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Researchers crack how BRCA1 gene raises cancer risk

09 October 2017

By Dr Loredana Guglielmi

Appeared in BioNews 921

A major breakthrough in understanding how mutations in the BRCA1 gene raise cancer risk has been made by researchers in the USA.

The BRCA1 gene was known to have a role in repairing DNA damage, which can be caused by exposure to radiation, chemicals and other environmental stressors. Now researchers have shown how it interacts with another gene to trigger DNA repair.

'There have been about 14,000 papers written about BRCA1, and you would think we already know everything about the gene, but we don't,' said Professor Patrick Sung at the Yale Cancer Centre in New Haven, Connecticut, and study leader. 'Defining the mechanism of the BRCA-dependent DNA repair pathway will help scientists design drugs to kill cancer cells more efficiently.'

If a woman has a BRCA1 mutation, by the time she is 70 years old her chance of developing breast cancer is 80 percent, compared with 12 percent if she does not. There is also a higher risk of developing ovarian, prostate and pancreatic cancers.

Despite its discovery almost 20 years ago, the BRCA1 DNA repair mechanism remained unexplained.

'The only way to find out is to purify the proteins, study its properties … and reconstitute the DNA-repair reaction,' said Professor Sung to HealthDay News.

The team showed that BRCA1 interacts with another gene called BARD1 to trigger a cascade of genetic events to repair DNA breaks. The research, published in Nature, describes how mutations occurring in the complex BRCA1-BARD1 and not just the BRCA1 gene affect the DNA repair function, and so raise cancer risk.

The researchers say their findings could be used to determine how harmful a patient's BRCA1 mutation is, which could assist in planning treatment.

'I should be able to tell you what [the mutation] means,' Professor Sung said to HealthDay News. 'We should be able to tell whether it affects the DNA-repair process or not.'

Researchers first believed that BRCA1 and BRCA2 mutations could account for up to eight percent of breast or ovarian cancers. However, this is likely to be higher as in many cancers there is no evidence of mutation, but expression of BRCA genes is still silenced.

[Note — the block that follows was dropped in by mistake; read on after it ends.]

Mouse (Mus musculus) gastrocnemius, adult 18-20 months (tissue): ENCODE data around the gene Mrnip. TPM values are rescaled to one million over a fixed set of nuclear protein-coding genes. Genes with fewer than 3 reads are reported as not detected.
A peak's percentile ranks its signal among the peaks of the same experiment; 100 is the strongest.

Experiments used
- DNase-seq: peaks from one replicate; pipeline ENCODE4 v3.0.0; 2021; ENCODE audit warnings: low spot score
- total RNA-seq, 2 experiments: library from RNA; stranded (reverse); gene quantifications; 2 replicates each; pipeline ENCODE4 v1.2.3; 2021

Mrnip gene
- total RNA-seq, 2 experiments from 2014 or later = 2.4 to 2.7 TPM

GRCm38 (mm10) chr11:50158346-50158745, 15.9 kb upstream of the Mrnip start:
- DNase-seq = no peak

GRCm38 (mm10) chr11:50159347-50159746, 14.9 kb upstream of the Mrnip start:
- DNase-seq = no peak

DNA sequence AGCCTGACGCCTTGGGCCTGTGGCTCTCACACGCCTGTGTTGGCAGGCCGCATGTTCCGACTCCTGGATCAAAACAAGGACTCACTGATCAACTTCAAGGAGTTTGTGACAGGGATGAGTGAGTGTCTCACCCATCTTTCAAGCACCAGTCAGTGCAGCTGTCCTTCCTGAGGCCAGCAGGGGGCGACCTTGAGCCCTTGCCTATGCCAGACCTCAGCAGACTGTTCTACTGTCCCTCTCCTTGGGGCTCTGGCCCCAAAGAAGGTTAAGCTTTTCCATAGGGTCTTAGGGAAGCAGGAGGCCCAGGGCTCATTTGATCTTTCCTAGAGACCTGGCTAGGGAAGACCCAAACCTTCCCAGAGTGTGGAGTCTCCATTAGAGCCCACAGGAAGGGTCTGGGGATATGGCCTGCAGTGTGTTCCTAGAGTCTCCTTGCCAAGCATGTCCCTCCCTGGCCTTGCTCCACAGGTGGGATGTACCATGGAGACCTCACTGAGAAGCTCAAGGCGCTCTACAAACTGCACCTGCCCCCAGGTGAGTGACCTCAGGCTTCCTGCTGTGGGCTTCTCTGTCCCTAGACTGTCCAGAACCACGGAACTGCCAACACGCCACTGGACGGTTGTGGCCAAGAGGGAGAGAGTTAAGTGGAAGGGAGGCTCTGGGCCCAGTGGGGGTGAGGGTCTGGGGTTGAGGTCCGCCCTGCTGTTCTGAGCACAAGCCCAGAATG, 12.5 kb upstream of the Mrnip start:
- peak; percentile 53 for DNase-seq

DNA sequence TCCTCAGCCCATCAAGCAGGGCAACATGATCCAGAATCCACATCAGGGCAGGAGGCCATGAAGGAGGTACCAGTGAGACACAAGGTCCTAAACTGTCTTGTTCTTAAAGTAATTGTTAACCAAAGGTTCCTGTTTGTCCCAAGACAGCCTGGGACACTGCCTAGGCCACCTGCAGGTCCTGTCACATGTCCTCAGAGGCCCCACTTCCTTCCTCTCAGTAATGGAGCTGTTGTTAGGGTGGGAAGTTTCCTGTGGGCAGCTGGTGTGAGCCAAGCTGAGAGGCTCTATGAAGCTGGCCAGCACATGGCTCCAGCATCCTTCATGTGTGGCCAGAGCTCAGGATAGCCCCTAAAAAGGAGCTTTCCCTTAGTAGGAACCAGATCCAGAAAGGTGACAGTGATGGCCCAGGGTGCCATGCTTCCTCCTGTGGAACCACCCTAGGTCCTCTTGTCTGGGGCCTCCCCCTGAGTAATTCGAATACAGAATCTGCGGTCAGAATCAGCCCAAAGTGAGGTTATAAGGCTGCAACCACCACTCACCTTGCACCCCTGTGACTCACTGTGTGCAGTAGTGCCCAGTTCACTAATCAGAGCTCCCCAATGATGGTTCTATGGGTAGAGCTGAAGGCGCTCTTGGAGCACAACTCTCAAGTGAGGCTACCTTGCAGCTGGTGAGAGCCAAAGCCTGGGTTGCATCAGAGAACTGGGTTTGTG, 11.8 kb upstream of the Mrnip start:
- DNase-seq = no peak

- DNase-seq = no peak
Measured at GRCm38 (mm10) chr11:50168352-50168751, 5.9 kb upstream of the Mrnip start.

'Understanding this mechanism will provide the predictive power for doctors trying to establish a patient's personal risk of developing cancer,' Professor Sung said.

RELATED ARTICLES FROM THE BIONEWS ARCHIVE

13 November 2017 - by Dr Loredana Guglielmi 
Researchers have introduced new criteria to screen for BRCA gene mutations that could prevent more than 10,000 cases of cancer and save more than 2000 lives in the next decade...
06 November 2017 - by Isobel Steer 
Machine learning has been used to develop a promising screening test for ovarian cancer, a team of US-based researchers has said...
30 October 2017 - by Annabel Slater 
Two studies have discovered 72 new genetic variants associated with the risk of developing breast cancer...

26 June 2017 - by Lea Goetz 
A study of almost 10,000 women carrying BRCA mutations has revealed the best estimate yet of their risk in developing breast and ovarian cancer...
12 June 2017 - by Dr Loredana Guglielmi 
A drug treatment for ovarian cancer has shown success against inherited breast cancer...
20 March 2017 - by Dr Molly Godfrey 
A genetic study of breast cancer patients suggests that existing drugs for treating rare breast and ovarian cancers may help more patients than previously thought...
25 April 2016 - by Dr Katie Howe 
Women with a mutation in the breast-cancer susceptibility gene BRCA1 may have reduced numbers of eggs left in their ovaries, according to a study led by Australian scientists...

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